Principle 5: We see the role of the designer as a facilitator rather than an expert.
This principle highlights that the role of a designer is not to dictate or force his own normative ideas on communities but to seek and facilitate the design solutions from within the community itself.
The aim is DESIGNING WITH instead of DESIGNING FOR the community.
Principle 6: We believe that everyone is an expert based on their own lived experience, and that we all have unique and brilliant contributions to bring to a design process.
This principle believes that every human being is special, and an expert through his own experiences. It is therefore important to recognise this inherent brilliance of human beings and involve them in the designing process to provide better solutions to their problems.
Principle 7: We share design knowledge and tools with our communities.
This principle aims that the designers should enable change through the collective efforts of people who will be the ultimate beneficiaries of the design. We should be the creators and implementers of our future.
Principle 8: We work towards sustainable, community-led and -controlled outcomes.
This principle seeks to reconstruct the design processes in a way that communities which were considered passive beneficiaries thus far, take part in designing solutions to their problems. The ownership, as well as the accountability, lies with the community itself, enabling decentralisation of decision making. It involves PLANNING FOR THE COMMUNITY, PLANNING BY THE COMMUNITY.
Principle 9: We work towards non-exploitative solutions that reconnect us to the earth and to each other.
This principle aims to enable design solutions that are non-exploitative in nature. It does not reduce the solutions to community problems as a zero-sum game. Rather, it seeks to establish an ecological balance so that we connect to the earth for sustainable growth.
Principle 10: Before seeking new design solutions, we look for what is already working at the community level. We honor and uplift traditional, indigenous, and local knowledge and practices.
This principle ensures that the design solution recognises the old wisdom and not treat it as inferior to modern innovations. A solution that has already proven its efficacy needs to be recreated if it satisfies the needs of the community in a better way. Traditions present us with repositories of knowledge which we can ignore at our own expense.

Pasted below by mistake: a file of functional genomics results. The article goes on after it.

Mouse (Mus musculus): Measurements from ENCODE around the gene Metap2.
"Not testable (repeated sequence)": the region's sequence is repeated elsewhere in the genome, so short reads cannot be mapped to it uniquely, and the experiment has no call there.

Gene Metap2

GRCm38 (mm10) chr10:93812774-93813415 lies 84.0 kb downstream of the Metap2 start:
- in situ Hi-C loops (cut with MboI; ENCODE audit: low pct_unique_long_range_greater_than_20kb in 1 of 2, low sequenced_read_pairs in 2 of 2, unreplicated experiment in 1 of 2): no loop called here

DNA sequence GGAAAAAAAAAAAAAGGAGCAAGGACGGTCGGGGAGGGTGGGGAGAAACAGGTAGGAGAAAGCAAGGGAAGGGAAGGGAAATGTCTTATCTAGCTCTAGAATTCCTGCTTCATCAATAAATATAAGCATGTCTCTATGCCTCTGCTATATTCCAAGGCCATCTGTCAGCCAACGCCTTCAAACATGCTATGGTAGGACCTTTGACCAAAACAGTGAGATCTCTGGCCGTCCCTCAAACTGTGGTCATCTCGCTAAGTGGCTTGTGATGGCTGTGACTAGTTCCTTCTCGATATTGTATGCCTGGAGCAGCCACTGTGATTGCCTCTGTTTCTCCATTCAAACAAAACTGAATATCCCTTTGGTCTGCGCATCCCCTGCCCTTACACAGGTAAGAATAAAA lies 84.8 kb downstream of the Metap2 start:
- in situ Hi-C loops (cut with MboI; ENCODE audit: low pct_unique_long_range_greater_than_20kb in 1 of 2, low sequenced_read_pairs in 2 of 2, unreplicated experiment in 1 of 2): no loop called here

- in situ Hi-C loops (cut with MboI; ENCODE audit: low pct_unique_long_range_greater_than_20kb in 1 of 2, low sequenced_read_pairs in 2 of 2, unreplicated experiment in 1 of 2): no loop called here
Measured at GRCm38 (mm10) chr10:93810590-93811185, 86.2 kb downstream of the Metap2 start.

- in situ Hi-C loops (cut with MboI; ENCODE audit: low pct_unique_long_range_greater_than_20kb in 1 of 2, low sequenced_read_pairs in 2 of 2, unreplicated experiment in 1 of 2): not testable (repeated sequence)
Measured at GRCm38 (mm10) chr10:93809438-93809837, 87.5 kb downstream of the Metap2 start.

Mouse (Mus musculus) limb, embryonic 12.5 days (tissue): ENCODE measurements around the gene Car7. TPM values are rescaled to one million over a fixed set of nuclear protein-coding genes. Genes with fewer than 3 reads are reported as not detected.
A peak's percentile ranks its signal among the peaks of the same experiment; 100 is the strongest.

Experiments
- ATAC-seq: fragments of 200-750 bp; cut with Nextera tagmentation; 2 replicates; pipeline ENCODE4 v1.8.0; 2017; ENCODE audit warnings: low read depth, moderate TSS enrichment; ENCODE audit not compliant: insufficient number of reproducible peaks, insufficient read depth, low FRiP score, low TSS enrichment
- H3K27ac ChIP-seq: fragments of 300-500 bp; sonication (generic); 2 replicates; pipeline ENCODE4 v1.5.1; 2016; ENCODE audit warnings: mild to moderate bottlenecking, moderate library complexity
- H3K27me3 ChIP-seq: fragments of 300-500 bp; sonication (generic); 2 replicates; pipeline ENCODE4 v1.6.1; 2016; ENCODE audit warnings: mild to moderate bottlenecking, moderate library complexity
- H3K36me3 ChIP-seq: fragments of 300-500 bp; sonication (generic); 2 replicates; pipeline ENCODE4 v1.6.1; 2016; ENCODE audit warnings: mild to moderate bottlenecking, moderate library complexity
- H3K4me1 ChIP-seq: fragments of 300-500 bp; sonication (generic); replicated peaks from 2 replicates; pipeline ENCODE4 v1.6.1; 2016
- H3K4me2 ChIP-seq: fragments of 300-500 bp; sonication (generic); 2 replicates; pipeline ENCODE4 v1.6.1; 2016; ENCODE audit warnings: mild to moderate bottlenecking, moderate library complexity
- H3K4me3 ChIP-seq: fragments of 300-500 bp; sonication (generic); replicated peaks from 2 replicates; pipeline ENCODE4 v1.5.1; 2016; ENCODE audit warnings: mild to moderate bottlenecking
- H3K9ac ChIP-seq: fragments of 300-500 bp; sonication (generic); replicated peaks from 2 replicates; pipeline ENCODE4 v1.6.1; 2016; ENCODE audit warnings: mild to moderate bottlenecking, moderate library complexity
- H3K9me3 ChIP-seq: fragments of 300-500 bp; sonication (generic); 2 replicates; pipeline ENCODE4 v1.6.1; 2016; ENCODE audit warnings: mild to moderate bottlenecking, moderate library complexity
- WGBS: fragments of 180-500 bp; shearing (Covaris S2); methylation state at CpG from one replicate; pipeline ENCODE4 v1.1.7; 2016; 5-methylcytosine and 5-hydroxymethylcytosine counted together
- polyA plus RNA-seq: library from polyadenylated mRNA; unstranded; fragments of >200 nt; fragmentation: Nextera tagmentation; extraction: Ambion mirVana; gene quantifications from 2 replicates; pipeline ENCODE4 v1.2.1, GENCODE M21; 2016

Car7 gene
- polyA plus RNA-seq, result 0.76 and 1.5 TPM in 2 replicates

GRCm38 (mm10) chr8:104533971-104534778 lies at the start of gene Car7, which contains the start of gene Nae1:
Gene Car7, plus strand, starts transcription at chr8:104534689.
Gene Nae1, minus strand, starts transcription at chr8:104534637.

Thus, while Design Justice Network Principles provide a decent foundation in enabling a design process which is inclusive, collaborative and transformative, a lot needs to be done at ground level to ensure that these principles are actually applied. It will not be easy as solutions to systemic discrimination and inherent biases are not easy, and most importantly, such problems are not considered a priority. We need to specifically empower the marginalised communities, educate them, provide them with skills so as to enable them to participate and collaborate in designing solutions to problems within their communities. Their experience, along with their skills will produce much better outcomes than the solutions imposed from above without proper understanding of the needs of the communities. It will be immensely helpful if we come up with an index which measures the extent to which a design project follows these principles. It will not only reflect the scope of improvement in the project but will also usher a healthy competition to ensure these principles do not remain merely on paper.
For further developments, please refer to:
 Papanek and Fuller, 1972
 Design Justice: towards an intersectional feminist framework for design theory and practice Costanza Chock Sashaa